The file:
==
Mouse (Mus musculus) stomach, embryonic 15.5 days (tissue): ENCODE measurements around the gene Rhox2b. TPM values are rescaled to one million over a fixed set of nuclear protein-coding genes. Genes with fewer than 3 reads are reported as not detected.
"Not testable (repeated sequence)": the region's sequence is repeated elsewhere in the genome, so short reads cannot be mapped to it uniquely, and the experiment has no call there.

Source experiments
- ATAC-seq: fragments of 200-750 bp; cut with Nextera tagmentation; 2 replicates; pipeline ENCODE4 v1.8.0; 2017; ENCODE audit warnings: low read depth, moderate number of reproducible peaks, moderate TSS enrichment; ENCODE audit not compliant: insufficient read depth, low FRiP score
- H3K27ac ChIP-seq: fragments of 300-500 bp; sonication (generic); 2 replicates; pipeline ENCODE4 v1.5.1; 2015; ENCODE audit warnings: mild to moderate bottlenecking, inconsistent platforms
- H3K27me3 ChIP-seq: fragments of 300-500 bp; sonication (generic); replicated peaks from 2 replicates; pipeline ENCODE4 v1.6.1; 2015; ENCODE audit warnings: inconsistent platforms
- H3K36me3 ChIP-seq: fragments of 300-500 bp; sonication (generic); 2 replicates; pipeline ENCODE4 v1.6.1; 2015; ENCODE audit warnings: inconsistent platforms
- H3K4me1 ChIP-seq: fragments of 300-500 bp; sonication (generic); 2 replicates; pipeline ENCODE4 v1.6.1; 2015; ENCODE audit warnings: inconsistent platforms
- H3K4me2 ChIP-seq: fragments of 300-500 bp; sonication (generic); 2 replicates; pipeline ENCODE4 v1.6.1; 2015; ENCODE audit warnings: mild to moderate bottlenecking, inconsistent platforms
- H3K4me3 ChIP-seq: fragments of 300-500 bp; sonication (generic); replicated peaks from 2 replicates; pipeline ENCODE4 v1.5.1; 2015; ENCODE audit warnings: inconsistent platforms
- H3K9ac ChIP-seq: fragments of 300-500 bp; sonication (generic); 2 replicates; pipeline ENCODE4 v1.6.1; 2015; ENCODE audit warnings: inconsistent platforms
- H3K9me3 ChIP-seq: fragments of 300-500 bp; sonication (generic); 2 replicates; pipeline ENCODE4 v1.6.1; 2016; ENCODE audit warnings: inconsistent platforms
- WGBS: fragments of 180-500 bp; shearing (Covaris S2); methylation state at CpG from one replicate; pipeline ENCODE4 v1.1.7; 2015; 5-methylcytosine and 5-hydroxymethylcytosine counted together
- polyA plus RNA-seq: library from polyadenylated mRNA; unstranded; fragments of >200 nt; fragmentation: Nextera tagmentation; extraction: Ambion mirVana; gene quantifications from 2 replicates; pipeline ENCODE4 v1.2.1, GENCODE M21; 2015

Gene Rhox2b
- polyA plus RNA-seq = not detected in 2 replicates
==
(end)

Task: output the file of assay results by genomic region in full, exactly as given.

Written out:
Mouse (Mus musculus) stomach, embryonic 15.5 days (tissue): ENCODE measurements around the gene Rhox2b. TPM values are rescaled to one million over a fixed set of nuclear protein-coding genes. Genes with fewer than 3 reads are reported as not detected.
"Not testable (repeated sequence)": the region's sequence is repeated elsewhere in the genome, so short reads cannot be mapped to it uniquely, and the experiment has no call there.

Source experiments
- ATAC-seq: fragments of 200-750 bp; cut with Nextera tagmentation; 2 replicates; pipeline ENCODE4 v1.8.0; 2017; ENCODE audit warnings: low read depth, moderate number of reproducible peaks, moderate TSS enrichment; ENCODE audit not compliant: insufficient read depth, low FRiP score
- H3K27ac ChIP-seq: fragments of 300-500 bp; sonication (generic); 2 replicates; pipeline ENCODE4 v1.5.1; 2015; ENCODE audit warnings: mild to moderate bottlenecking, inconsistent platforms
- H3K27me3 ChIP-seq: fragments of 300-500 bp; sonication (generic); replicated peaks from 2 replicates; pipeline ENCODE4 v1.6.1; 2015; ENCODE audit warnings: inconsistent platforms
- H3K36me3 ChIP-seq: fragments of 300-500 bp; sonication (generic); 2 replicates; pipeline ENCODE4 v1.6.1; 2015; ENCODE audit warnings: inconsistent platforms
- H3K4me1 ChIP-seq: fragments of 300-500 bp; sonication (generic); 2 replicates; pipeline ENCODE4 v1.6.1; 2015; ENCODE audit warnings: inconsistent platforms
- H3K4me2 ChIP-seq: fragments of 300-500 bp; sonication (generic); 2 replicates; pipeline ENCODE4 v1.6.1; 2015; ENCODE audit warnings: mild to moderate bottlenecking, inconsistent platforms
- H3K4me3 ChIP-seq: fragments of 300-500 bp; sonication (generic); replicated peaks from 2 replicates; pipeline ENCODE4 v1.5.1; 2015; ENCODE audit warnings: inconsistent platforms
- H3K9ac ChIP-seq: fragments of 300-500 bp; sonication (generic); 2 replicates; pipeline ENCODE4 v1.6.1; 2015; ENCODE audit warnings: inconsistent platforms
- H3K9me3 ChIP-seq: fragments of 300-500 bp; sonication (generic); 2 replicates; pipeline ENCODE4 v1.6.1; 2016; ENCODE audit warnings: inconsistent platforms
- WGBS: fragments of 180-500 bp; shearing (Covaris S2); methylation state at CpG from one replicate; pipeline ENCODE4 v1.1.7; 2015; 5-methylcytosine and 5-hydroxymethylcytosine counted together
- polyA plus RNA-seq: library from polyadenylated mRNA; unstranded; fragments of >200 nt; fragmentation: Nextera tagmentation; extraction: Ambion mirVana; gene quantifications from 2 replicates; pipeline ENCODE4 v1.2.1, GENCODE M21; 2015

Gene Rhox2b
- polyA plus RNA-seq = not detected in 2 replicates